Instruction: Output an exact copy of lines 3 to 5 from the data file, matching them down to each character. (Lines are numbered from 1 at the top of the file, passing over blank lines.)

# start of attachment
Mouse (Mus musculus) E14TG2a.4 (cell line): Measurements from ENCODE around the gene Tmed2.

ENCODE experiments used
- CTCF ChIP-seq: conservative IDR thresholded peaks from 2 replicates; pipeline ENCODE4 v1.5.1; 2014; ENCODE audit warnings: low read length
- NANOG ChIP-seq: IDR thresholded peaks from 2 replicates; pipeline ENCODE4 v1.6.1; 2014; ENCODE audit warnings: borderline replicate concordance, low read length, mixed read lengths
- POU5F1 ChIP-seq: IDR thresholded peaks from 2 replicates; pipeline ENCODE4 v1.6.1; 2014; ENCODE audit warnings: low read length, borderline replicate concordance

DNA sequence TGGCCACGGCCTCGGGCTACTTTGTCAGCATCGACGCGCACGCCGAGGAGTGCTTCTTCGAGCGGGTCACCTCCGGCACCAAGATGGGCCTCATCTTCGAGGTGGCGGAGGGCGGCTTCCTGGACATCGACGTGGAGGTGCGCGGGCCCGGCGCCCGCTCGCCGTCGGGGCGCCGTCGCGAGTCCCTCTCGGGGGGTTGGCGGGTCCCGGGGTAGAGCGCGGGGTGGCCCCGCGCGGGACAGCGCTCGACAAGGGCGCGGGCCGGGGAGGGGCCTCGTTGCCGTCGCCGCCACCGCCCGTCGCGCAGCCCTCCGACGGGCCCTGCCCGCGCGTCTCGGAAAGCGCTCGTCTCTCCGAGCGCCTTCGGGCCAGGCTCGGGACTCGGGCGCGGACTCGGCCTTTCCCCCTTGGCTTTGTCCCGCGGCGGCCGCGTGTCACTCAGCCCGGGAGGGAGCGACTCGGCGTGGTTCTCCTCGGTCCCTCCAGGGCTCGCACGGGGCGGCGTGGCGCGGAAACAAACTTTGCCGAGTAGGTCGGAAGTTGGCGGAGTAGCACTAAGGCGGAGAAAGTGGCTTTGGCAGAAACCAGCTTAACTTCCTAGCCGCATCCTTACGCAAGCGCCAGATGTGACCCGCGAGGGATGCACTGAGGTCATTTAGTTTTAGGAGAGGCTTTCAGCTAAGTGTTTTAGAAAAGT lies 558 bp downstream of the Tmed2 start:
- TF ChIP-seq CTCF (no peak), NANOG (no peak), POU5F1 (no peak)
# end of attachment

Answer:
- CTCF ChIP-seq: conservative IDR thresholded peaks from 2 replicates; pipeline ENCODE4 v1.5.1; 2014; ENCODE audit warnings: low read length
- NANOG ChIP-seq: IDR thresholded peaks from 2 replicates; pipeline ENCODE4 v1.6.1; 2014; ENCODE audit warnings: borderline replicate concordance, low read length, mixed read lengths
- POU5F1 ChIP-seq: IDR thresholded peaks from 2 replicates; pipeline ENCODE4 v1.6.1; 2014; ENCODE audit warnings: low read length, borderline replicate concordance